Each year, forward-thinking travel industry leaders converge at the Phocuswright Conference to swap learnings and dig into trends. With the theme of “Power Paradox,” this year’s event in Los Angeles promised to be unmissable. I’m happy to say, it did not disappoint. The three-day marathon of speakers and sessions aimed to tackle a big question: How are nimble startups—who can evolve to meet changing consumer demands—challenging established companies bolstered by brand recognition? As the travel space expands at a staggering pace, these companies are all clamoring for a larger piece of the growing pie.
As we discussed the tension between size and speed, power and agility and domination and innovation, a parallel topic surfaced: What can we learn from the balancing power shift between technological innovation and brand affinity? These two paths to growth are driven by different goals; As startups race to build technology that can power a complete ecosystem for the travel industry, legacy travel providers are doubling down on their brands in the hope that loyalty and trust will keep them top-of-mind for consumers.
Which approach will win out with consumers’ wanderlust? Let’s take a look.
Technology-forward companies can draw on rich consumer data to build artificial intelligence that tells consumers what they want—sometimes before they know it themselves. For example, natural language search has been a major area of development because it allows travelers to search for specific sets of experiences—let’s say, a four-day vacation in a destination less than three hours away by plane, with pleasant weather in February and excellent scuba diving. Leveraging advanced search capabilities across multiple content sources helps customers feel confident that their results are accurate and that they’ve found the best deal. Understanding this, technology companies are rushing to create an end-to-end solution that links the entire travel process from flights and local transport to lodging, dining and activities.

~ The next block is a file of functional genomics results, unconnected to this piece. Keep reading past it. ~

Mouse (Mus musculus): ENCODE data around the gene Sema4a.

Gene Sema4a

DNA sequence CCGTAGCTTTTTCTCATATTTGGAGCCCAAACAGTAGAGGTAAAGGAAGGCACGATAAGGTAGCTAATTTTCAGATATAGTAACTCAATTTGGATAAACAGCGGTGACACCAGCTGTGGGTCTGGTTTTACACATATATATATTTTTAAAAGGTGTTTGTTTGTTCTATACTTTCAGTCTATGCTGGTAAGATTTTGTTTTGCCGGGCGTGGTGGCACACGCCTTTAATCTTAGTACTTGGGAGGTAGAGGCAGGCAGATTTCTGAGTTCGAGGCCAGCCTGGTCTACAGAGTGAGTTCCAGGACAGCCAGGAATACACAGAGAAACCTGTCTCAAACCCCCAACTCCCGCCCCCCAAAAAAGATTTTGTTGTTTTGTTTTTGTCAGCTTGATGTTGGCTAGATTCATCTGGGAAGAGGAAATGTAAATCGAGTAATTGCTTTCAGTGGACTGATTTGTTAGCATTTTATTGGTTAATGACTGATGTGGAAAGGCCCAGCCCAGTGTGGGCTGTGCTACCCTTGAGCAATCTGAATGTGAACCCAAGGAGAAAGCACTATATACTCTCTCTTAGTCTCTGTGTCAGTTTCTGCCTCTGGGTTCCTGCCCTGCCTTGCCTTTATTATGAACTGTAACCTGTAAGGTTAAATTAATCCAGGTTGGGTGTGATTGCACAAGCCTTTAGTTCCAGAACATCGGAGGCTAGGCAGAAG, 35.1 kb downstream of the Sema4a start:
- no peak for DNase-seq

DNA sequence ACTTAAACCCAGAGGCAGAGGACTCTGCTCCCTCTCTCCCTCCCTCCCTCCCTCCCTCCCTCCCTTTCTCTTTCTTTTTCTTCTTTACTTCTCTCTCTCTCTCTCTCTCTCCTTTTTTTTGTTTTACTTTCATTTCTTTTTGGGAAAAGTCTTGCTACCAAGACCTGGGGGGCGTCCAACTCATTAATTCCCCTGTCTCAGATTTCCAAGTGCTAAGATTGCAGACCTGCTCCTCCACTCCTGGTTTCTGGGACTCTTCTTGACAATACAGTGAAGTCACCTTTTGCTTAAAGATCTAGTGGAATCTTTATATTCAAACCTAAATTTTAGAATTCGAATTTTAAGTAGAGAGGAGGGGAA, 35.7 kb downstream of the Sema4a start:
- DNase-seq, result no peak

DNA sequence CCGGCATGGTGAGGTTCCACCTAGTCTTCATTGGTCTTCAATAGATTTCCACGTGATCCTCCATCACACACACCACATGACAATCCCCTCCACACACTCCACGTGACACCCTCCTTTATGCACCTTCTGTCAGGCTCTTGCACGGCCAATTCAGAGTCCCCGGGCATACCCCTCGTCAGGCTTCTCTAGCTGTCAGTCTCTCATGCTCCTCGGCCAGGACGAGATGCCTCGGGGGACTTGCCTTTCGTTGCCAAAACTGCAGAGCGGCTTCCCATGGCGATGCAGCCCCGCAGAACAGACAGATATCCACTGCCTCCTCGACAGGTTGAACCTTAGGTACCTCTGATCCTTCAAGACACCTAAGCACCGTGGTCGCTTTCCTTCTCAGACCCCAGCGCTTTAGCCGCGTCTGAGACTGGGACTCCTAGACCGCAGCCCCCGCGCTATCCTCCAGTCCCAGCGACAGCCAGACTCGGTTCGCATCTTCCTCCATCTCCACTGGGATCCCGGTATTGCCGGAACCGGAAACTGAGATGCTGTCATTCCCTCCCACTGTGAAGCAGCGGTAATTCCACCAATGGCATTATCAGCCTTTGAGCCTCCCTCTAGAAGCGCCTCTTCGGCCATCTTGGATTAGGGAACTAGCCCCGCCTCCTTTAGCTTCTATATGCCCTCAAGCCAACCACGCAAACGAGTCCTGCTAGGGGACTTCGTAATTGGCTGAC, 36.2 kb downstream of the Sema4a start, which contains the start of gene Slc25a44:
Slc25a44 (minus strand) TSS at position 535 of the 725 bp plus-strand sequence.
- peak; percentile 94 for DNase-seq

By contrast, established travel providers are building strategies that play on mistrust of unknown brands. For instance, hotel chains and airlines can use historical customer data to create personalized profiles that capture individual brand affinities—in other words, they create experiences that consumers easily trust because they know their expectations will be met. Additionally, certain technological conveniences only stand to benefit well-known travel brands. For example, a voice search for “flights to London” would return far too many results spanning multiple connections and airline tiers. Many consumers would find it simpler to search something like “British Airways direct flights to London” instead.
Whether consumers select a trip because of the tech-ease or the brand-love, we know that the experience is now just as important as the destination. And with consumers traveling more than ever, companies have an exciting opportunity to deliver the type of experience that raises the bar.
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As startups race to build a complete technology ecosystem for the travel industry, legacy travel providers double down on their brands.
About the Author
Kelsey is an Account Director for Globus and shares the client’s passion for travel. With 8+ years of marketing and agency experience, she has spent the last several years working abroad in both Beijing and London.